By Jim Slotek
Notwithstanding the experience of two generations of Leafs Nation, most sports fans are not in it to get depressed.
Indie film fans, on the other hand, don’t mind a little ennui with their history. Unfortunately, a Venn diagram of the two groups would provide but a sliver of people who might appreciate Adriana Maggs’ Terry Sawchukbiopic Goalie. I guess i’m one of them, more or less.
The troubled Sawchuk was considered one of the greatest goaltenders of all time (he had more wins and shut-outs than anybody at the time he died), and backstopped the Leafs to their last Stanley Cup in 1967 (I did use the word “history” somewhere, right?). But anyone expecting a road to glory will be disappointed by the dour Goalie, which presents Sawchuk’s career as one long, pain-ridden ride downhill awash in booze, depression and outbursts of violence. Even that Cup, so venerated by so many, is practically glossed over, a final pit-stop en route to the Winnipeg-born Sawchuk’s ignominious last act.
How mordant is Goalie (which was inspired by Night Work: The Sawchuk Poems by Maggs’ dad Randall Maggs)? It opens with his autopsy (he died after a fight with Rangers teammate Ron Stewart in 1970). The litany of scars and ancient contusions takes us to one that is deemed to have been suffered in childhood, a segue to scenes of Sawchuk’s childhood in Winnipeg.
(This desanguination of sports glory is not new. As recently as last year, Janus Metz Pedersen gave us the largely-unseen Borg vs McEnroe, which took arguably the greatest Wimbledon Final of all time, and turned it into a framework for a peek into the anguish of Björn Borg’s soul. Swedes!).
As a biopic, Goalie takes some liberties. There’s the motivating childhood-trauma (the death of a beloved brother who also was Sawchuk’s goaltending mentor), which, though true, is a trope in this kind of movie. It would have been nice to see Winnipeg in the ‘30s presented with as much care as Detroit in the ‘50s though. “The Uke’s” North End was a melting pot of East-European accents then and would have been great colour.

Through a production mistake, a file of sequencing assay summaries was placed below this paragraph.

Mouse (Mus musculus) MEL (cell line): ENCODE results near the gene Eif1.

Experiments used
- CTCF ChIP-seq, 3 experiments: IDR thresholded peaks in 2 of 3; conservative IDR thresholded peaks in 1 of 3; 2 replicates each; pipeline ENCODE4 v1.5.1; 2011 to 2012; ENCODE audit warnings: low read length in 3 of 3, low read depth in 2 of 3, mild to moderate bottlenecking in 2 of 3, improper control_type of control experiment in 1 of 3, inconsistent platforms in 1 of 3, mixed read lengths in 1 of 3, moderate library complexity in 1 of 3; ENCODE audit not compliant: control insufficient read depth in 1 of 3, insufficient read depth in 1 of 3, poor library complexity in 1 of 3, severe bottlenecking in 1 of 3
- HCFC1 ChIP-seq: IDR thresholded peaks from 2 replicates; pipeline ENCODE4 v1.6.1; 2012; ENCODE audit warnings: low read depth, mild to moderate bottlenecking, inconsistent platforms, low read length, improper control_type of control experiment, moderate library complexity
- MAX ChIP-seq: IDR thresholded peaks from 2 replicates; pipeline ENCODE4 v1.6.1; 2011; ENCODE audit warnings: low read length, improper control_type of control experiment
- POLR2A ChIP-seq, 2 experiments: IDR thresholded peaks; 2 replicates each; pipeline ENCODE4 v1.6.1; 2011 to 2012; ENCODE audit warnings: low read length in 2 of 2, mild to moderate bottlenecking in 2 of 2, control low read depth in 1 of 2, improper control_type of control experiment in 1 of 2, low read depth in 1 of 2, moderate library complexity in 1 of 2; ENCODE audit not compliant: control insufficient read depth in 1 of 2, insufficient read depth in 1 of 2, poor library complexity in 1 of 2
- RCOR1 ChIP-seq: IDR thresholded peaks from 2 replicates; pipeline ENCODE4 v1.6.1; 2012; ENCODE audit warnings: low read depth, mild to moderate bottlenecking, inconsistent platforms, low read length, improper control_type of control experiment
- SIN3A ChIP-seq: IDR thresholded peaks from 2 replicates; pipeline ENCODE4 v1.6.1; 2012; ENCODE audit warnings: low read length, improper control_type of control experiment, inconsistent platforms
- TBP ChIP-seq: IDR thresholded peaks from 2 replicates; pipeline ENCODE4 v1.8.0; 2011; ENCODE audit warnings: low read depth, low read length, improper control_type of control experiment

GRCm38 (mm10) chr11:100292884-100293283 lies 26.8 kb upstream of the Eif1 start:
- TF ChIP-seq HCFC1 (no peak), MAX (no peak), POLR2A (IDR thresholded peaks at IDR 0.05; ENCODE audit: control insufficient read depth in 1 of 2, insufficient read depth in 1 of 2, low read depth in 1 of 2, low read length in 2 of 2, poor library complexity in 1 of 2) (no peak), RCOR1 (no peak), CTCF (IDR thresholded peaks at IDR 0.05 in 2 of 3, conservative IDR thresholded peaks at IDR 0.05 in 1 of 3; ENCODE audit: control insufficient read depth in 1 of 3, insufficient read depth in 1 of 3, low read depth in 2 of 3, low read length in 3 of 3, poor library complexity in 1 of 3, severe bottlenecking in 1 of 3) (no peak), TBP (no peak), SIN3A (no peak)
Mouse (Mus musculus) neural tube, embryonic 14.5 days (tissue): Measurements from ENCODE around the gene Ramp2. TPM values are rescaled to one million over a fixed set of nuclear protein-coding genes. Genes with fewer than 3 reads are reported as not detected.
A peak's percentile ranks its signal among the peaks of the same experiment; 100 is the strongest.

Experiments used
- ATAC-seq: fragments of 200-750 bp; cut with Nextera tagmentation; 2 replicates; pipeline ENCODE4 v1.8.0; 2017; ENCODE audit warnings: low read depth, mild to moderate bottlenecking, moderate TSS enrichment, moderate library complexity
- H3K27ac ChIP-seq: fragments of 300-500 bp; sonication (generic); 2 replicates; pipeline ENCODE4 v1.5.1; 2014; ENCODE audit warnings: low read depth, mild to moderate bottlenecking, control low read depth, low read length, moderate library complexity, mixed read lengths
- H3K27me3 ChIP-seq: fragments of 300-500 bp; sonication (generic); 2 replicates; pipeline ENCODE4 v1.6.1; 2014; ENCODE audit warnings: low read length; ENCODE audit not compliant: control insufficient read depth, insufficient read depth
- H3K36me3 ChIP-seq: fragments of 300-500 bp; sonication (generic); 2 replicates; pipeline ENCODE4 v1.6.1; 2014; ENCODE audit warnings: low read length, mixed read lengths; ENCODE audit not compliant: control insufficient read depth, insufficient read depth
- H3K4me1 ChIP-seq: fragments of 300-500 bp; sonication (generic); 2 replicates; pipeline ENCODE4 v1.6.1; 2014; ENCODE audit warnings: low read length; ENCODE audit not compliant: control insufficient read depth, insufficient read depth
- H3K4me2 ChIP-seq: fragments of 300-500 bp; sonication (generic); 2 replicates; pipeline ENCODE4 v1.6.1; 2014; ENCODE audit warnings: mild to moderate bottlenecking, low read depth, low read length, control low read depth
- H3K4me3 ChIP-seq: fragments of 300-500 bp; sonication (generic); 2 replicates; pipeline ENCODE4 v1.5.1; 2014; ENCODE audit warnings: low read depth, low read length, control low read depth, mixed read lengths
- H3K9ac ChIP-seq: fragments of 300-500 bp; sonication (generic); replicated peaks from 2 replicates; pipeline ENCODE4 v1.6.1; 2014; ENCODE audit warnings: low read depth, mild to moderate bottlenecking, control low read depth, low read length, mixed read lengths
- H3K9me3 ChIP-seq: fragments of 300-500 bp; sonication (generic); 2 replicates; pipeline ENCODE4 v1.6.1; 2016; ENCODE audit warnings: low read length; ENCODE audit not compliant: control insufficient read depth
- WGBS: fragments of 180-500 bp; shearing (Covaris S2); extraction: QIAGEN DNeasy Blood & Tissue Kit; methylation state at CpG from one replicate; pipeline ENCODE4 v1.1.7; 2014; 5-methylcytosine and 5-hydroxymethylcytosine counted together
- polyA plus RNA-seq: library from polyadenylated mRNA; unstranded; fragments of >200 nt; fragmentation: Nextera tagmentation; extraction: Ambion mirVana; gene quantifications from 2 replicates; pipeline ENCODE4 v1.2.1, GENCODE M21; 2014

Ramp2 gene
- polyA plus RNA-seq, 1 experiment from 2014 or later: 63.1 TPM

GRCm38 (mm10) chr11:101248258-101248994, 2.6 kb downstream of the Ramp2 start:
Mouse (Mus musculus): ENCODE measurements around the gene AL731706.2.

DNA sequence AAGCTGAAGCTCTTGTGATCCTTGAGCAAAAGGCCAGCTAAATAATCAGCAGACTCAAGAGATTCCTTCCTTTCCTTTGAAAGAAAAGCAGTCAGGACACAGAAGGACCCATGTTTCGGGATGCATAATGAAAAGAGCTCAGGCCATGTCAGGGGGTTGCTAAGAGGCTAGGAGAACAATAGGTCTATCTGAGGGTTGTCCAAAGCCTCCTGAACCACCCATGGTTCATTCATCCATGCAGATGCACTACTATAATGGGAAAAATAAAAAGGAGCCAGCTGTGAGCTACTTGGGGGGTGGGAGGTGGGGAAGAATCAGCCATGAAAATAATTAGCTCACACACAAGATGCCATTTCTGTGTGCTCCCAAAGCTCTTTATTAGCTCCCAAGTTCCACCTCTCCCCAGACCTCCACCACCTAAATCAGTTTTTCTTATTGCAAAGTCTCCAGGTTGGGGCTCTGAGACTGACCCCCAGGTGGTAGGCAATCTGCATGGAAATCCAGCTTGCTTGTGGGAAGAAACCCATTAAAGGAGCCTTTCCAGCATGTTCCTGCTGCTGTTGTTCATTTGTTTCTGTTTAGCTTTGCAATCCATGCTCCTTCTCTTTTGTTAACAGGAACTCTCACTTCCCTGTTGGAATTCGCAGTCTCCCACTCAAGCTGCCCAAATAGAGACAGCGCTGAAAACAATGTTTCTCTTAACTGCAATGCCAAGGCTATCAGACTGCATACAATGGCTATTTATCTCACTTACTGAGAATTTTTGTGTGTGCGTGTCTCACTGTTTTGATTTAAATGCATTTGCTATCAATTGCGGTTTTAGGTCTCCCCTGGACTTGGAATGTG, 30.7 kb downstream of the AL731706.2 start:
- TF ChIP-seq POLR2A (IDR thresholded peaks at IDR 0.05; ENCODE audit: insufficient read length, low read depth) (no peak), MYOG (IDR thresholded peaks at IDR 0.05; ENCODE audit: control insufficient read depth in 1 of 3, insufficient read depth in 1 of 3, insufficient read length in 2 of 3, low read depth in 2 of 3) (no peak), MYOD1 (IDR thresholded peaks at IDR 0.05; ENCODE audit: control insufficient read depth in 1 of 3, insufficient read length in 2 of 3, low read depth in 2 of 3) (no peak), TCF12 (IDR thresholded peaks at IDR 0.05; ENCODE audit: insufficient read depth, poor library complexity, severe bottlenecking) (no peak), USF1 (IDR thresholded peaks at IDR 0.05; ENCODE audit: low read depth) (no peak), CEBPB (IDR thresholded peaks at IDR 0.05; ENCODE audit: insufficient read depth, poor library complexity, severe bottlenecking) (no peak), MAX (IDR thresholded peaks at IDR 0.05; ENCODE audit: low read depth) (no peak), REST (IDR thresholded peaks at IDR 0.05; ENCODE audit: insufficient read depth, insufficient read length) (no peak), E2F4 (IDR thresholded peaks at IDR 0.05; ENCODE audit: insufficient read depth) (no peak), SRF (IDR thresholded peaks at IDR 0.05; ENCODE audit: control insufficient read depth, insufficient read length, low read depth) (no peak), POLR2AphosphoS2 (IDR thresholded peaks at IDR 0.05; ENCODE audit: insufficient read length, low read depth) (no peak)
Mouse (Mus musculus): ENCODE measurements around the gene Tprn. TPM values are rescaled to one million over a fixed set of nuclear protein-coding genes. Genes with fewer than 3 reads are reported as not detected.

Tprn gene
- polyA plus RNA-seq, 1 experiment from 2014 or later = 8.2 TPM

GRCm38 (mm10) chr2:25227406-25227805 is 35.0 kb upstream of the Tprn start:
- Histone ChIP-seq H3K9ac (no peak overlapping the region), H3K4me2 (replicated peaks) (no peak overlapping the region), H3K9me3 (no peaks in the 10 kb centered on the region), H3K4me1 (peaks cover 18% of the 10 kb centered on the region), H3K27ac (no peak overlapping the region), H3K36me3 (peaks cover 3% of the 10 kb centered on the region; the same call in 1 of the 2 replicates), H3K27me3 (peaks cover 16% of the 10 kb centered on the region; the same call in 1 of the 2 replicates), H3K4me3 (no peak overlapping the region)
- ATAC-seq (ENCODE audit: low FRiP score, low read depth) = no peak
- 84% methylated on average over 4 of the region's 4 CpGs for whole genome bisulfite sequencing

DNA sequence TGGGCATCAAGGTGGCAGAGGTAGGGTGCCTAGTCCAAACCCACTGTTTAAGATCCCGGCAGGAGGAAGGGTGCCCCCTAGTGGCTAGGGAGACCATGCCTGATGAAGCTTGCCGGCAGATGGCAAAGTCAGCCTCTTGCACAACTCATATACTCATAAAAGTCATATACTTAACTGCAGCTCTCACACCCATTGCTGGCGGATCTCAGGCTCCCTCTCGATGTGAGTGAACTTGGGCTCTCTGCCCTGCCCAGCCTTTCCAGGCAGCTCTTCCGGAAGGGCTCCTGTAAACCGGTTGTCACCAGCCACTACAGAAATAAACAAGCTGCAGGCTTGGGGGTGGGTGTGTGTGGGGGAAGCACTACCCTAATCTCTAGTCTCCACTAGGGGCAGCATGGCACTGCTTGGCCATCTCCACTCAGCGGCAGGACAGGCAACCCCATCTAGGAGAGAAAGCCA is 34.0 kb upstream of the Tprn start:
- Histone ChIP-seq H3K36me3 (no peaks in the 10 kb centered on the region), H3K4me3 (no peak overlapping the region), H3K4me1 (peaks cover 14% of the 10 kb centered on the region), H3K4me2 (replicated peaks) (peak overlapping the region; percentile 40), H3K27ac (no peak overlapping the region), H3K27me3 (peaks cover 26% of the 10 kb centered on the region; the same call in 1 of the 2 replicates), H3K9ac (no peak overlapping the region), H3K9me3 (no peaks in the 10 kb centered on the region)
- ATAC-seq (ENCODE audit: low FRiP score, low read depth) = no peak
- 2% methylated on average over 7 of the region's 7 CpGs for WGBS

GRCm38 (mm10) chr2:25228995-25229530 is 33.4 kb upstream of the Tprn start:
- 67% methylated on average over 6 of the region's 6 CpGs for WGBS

Speaking of colour, there’s an attempt to make this whitest of sports in the whitest of decades into something a little more inclusive. When called up from the juniors to the Red Wings, Sawchuk (Mark O'Brien) spots a spiffy pair of shoes in a store run by two African Americans. They immediately recognize him as the Wings’ rookie goalie and practically give him the shoes. I have to think young Blacks in the early ‘50s would be into sports like baseball and the NBA that were breaking the colour barrier, but okay.
More glaring is Sawchuk’s trade to Boston in 1955, where we see him playing with Willie O’Ree (Dwight Forde), the first black NHL player (who didn’t play until 1958, by which time Sawchuk had been traded back to Detroit. They not only never played together, they probably never even met).
I guess only fans would nitpick like this. But they might appreciate Maggs’ decision to sprinkle the narrative with “interviews” with aged hockey legends (played by actors) like the Hall of Fame ref Red Storey (Sean McCann), the Canadiens’ Doug Harvey (Joel Thomas Hynes) and Stewart (Jamie Maczko), super-imposing their career stats.
I did like Kevin Pollak’s performance as infamous Wings GM “Trader Jack” Adams, generally remembered as an SOB (as per Al Waxman’s portrayal in the TV movie Net Worth), but softened up here as a kind of mercurial father figure to Sawchuk.
As for the lead, O’Brien brings a brittle, unknowable demeanor to his portrayal of Sawchuk, which seems right (he apparently wasn’t much of a talker). And his interaction with his eventual wife Pat (Georgina Reilly, O’Brien’s real-life spouse) comes off as the most believable relationship in the movie, even when Sawchuk later falls off the rails and turns abusive.
The pacing of the movie is a little off-putting. If Sawchuk’s life was one of highs (winning) and lows (pain and self-doubt), we don’t ride that rollercoaster with him. There’s a sameness to the telling, where each event, big or trivial, good or bad, seems like just another thing that happens en route to a bad end, by which time the audience feels like its absorbed as many hits as its protagonist.
Goalie. Directed by Adriana Maggs. Starring Mark O’Brien, Georgina Reilly and Kevin Pollak. Opens Friday, May 1 in Toronto and Vancouver.